Glencoe & Sellers Falls


Indian Valley Golf Course – 930 Indian Valley Drive, Burlington
Great Bend Park – 350 Greenwood Drive, Burlington
Glencoe Paddle Access – 2348 Glencoe Street, Burlington
Stoney Creek Marina – 1785 Carolina Mill Road, Burlington
Red Slide Park – 389 Lang Street, Haw River

Indian Valley Access and Stoney Creek Marina Operated By: Burlington Recreation and Parks Department, (336) 222-5030,

Great Bend Park and Glencoe Paddle Access Operated By: Alamance Parks, (336) 229-2410,

Red Slide Park Operated By: Town of Haw River Parks and Recreation Department (336) 578 5600,

Part of the longest stretch of currently completed trail along the Haw River, the Glencoe Section is by far the most diverse. It offers a cross-section of the human and natural history to be found along the Haw River. The northern trailhead begins near the clubhouse of the Indian Valley Golf Course and for the first mile skirts the golf course. At Great Bend Park the trail leads to the preserved mill town of Glencoe. Beyond Glencoe, the trail takes on a more natural feel, spending a mile along the banks of the Haw before passing the old Carolina Mill, then heading upland along the upper shoreline of Stoney Creek Reservoir.

From Stoney Creek Marina, continue on to the Sellers Falls Section, the newest 4-mile stretch of Haw River Trail/Mountains-to-Sea Trail. The trail meanders through mature hardwood forest with prominent views of the Haw River, ending at Red Slide Park. This section completes a total of 8 miles of contiguous trail from Indian Valley south to Red Slide. Parking is available at Stoney Creek Marina. From the parking area, follow Carolina Rd. past historic Copland Fabrics then cross the bridge over Stoney Creek and enter the forest to your right. Continue to follow the HRT trail blazes.

The trail crossing at Boyd’s Creek (Trail Blaze: HRTL 4065) is via a rocky footpath across the water. If the water is high please use caution crossing or turn around. If hiking the entire section, please be advised that you will have to leave the HRT and cross the Highway 70 Bridge to re-access the trail on the other side. The Highway 70 bridge is not marked for pedestrian use. This section ends at Red Slide Park, a 15 acre park offering a paddle access, hiking trails, picnic areas, and a playground.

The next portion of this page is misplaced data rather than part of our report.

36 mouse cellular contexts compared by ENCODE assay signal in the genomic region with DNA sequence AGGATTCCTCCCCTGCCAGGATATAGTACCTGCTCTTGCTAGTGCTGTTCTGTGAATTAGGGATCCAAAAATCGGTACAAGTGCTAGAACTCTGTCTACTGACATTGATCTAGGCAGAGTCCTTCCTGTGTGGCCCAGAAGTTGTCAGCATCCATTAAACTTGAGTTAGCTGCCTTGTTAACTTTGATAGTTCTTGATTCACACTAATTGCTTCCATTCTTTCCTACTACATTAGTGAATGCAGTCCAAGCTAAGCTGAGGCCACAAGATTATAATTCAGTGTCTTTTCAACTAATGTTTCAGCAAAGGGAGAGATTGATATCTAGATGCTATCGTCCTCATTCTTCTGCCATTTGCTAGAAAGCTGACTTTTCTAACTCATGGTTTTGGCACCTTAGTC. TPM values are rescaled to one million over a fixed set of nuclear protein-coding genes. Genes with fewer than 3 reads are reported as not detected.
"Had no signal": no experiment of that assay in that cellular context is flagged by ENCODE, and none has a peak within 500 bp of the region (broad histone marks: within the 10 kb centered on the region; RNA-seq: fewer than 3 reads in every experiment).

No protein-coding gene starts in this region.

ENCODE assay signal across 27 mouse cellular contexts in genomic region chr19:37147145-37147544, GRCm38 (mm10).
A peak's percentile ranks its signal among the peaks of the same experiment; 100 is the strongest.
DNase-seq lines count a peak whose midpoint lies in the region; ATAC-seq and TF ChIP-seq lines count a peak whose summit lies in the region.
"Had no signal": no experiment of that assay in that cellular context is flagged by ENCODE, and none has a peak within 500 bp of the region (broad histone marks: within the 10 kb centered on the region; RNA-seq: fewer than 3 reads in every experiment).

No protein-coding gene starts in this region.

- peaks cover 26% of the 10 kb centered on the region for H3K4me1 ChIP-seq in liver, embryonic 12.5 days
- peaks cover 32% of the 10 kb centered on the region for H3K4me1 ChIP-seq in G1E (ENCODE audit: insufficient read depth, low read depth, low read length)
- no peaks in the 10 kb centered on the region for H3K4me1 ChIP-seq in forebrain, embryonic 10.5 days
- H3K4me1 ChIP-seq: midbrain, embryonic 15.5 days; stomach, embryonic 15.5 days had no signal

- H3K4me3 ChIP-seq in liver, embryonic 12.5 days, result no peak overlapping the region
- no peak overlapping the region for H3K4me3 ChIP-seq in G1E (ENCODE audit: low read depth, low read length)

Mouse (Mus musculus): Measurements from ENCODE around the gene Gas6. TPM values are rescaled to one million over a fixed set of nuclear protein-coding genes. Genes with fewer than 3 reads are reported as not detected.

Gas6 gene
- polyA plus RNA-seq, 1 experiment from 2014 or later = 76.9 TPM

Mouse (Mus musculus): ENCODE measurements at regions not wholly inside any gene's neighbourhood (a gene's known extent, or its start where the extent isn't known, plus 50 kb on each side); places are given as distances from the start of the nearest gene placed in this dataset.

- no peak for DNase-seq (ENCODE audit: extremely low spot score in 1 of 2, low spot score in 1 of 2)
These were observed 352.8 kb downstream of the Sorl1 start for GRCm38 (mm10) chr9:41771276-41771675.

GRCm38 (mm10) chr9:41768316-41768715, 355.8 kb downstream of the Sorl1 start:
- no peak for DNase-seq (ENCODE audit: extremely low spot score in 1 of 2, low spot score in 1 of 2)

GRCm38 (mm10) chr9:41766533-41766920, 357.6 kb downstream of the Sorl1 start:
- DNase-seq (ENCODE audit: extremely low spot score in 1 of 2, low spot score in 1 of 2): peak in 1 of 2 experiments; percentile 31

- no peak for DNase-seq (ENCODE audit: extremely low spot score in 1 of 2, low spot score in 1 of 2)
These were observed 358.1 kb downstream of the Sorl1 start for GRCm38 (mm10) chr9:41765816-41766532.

History of Glencoe

If you’re passing through the Glencoe section on a Saturday or Sunday between 1 and 4 p.m., make time to visit the Textile Heritage Museum, which showcases life in the mill towns that thrived along the Haw for more than a century, beginning in the early 1800s.

Glencoe Mill Village is one of the best-preserved mill village complexes in North Carolina. The Glencoe Cotton Mill and village were established in the late 1800s by the Holt family in an area previously home to a gristmill and sawmill.

You can see the impressive Glencoe Dam as you pass through Great Bend Park, including the old mill race waterway that powered the mill.

History of Red Slide Park

Red Slide Park opened in 2009. The park is named “Red Slide” after the historic name of the neighborhood it borders. Between 1911 and 1923, the southeastern corner of the park at the corner of Main Street and Lang Street was the eastern terminus of a streetcar that ran from Burlington and Graham.

The area surrounding Red Slide Park is perhaps the most historically important place in Alamance County. The area was a prominent river crossing on the Indian Trading Path that predates white settlement of the area. By the early 1700s, the area became known as “Piney Ford.” The Trollingers, a key family in the history of the Haw River, came to this spot in 1745 and began operation of a grist mill on the west bank of the river.

The mill that currently dominates the views from Red Slide Park is Granite Cotton Mill. Granite Mill was first built by General Benjamin Trollinger in 1844 and sold to the Holt family in 1858. In 1928, Cone Mills acquired the Granite Mill complex including Tabardrey Mill, located below the bridge on the east bank. In 1936, the Granite Mills produced 10% of all the cloth manufactured in the United States. By the late 1970s and early ’80s, the mill produced more corduroy than any other plant in the world. The plant was closed in 1983.